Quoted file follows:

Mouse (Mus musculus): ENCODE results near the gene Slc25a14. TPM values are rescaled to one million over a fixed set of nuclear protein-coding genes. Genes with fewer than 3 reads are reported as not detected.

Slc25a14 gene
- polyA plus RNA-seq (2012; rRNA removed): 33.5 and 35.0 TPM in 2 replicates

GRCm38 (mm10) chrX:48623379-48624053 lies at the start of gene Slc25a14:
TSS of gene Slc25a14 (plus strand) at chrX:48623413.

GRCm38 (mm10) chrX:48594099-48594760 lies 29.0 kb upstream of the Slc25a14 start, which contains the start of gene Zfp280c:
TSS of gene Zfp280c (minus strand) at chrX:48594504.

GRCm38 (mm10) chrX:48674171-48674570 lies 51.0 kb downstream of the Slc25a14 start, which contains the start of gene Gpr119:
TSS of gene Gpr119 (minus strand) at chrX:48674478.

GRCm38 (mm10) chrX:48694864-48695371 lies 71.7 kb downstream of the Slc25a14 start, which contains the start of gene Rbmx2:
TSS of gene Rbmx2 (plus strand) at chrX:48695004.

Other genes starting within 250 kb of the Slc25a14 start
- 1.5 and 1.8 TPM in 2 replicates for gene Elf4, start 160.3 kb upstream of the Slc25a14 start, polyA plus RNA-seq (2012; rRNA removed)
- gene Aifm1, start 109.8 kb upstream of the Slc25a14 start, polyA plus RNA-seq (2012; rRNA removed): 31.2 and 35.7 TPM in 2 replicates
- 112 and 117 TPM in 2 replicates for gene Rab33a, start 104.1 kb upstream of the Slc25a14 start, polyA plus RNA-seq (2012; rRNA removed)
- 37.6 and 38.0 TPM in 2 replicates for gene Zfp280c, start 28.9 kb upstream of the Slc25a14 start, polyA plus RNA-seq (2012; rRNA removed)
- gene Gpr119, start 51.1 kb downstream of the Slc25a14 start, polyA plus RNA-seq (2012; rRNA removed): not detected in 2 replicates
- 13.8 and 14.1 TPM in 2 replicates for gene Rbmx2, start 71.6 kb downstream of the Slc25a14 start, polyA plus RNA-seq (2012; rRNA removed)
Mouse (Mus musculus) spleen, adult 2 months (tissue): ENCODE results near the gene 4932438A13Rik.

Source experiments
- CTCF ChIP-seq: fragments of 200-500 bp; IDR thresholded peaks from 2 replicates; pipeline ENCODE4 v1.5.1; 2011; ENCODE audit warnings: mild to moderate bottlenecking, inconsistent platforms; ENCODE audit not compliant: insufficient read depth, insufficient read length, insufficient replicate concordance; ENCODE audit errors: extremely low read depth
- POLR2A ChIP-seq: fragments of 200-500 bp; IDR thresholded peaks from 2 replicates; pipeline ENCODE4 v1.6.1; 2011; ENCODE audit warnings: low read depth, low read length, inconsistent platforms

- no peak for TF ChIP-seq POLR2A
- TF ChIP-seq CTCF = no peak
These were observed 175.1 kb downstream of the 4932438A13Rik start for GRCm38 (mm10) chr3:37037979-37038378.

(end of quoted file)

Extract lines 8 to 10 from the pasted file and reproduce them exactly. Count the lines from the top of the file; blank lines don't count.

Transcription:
GRCm38 (mm10) chrX:48674171-48674570 lies 51.0 kb downstream of the Slc25a14 start, which contains the start of gene Gpr119:
TSS of gene Gpr119 (minus strand) at chrX:48674478.

GRCm38 (mm10) chrX:48694864-48695371 lies 71.7 kb downstream of the Slc25a14 start, which contains the start of gene Rbmx2: